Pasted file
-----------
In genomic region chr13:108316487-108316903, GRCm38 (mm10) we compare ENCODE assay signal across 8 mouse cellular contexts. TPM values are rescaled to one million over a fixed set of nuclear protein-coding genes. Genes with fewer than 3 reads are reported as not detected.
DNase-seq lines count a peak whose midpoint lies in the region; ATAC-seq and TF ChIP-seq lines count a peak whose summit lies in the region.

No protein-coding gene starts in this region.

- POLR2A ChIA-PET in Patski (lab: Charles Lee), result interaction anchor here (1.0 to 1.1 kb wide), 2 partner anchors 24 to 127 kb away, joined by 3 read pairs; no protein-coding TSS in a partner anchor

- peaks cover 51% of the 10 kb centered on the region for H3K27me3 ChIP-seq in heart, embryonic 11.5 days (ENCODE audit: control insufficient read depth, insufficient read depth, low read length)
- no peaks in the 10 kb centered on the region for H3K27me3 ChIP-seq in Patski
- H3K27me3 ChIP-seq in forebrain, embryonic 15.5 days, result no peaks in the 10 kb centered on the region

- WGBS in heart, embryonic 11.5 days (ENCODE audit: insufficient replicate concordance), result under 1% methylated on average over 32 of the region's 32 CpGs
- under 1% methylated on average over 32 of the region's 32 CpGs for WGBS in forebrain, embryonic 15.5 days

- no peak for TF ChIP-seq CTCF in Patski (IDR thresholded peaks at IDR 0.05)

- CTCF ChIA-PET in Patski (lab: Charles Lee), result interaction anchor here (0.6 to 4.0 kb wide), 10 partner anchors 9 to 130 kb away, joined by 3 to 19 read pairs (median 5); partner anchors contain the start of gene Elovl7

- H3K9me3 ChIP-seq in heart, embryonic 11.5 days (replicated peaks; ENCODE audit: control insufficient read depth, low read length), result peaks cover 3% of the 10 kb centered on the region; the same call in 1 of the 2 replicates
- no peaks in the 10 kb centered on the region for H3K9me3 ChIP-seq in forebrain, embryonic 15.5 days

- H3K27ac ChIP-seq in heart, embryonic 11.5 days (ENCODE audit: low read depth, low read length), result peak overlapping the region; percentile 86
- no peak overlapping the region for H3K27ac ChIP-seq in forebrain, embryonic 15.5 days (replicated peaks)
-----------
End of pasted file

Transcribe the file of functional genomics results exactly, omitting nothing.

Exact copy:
In genomic region chr13:108316487-108316903, GRCm38 (mm10) we compare ENCODE assay signal across 8 mouse cellular contexts. TPM values are rescaled to one million over a fixed set of nuclear protein-coding genes. Genes with fewer than 3 reads are reported as not detected.
DNase-seq lines count a peak whose midpoint lies in the region; ATAC-seq and TF ChIP-seq lines count a peak whose summit lies in the region.

No protein-coding gene starts in this region.

- POLR2A ChIA-PET in Patski (lab: Charles Lee), result interaction anchor here (1.0 to 1.1 kb wide), 2 partner anchors 24 to 127 kb away, joined by 3 read pairs; no protein-coding TSS in a partner anchor

- peaks cover 51% of the 10 kb centered on the region for H3K27me3 ChIP-seq in heart, embryonic 11.5 days (ENCODE audit: control insufficient read depth, insufficient read depth, low read length)
- no peaks in the 10 kb centered on the region for H3K27me3 ChIP-seq in Patski
- H3K27me3 ChIP-seq in forebrain, embryonic 15.5 days, result no peaks in the 10 kb centered on the region

- WGBS in heart, embryonic 11.5 days (ENCODE audit: insufficient replicate concordance), result under 1% methylated on average over 32 of the region's 32 CpGs
- under 1% methylated on average over 32 of the region's 32 CpGs for WGBS in forebrain, embryonic 15.5 days

- no peak for TF ChIP-seq CTCF in Patski (IDR thresholded peaks at IDR 0.05)

- CTCF ChIA-PET in Patski (lab: Charles Lee), result interaction anchor here (0.6 to 4.0 kb wide), 10 partner anchors 9 to 130 kb away, joined by 3 to 19 read pairs (median 5); partner anchors contain the start of gene Elovl7

- H3K9me3 ChIP-seq in heart, embryonic 11.5 days (replicated peaks; ENCODE audit: control insufficient read depth, low read length), result peaks cover 3% of the 10 kb centered on the region; the same call in 1 of the 2 replicates
- no peaks in the 10 kb centered on the region for H3K9me3 ChIP-seq in forebrain, embryonic 15.5 days

- H3K27ac ChIP-seq in heart, embryonic 11.5 days (ENCODE audit: low read depth, low read length), result peak overlapping the region; percentile 86
- no peak overlapping the region for H3K27ac ChIP-seq in forebrain, embryonic 15.5 days (replicated peaks)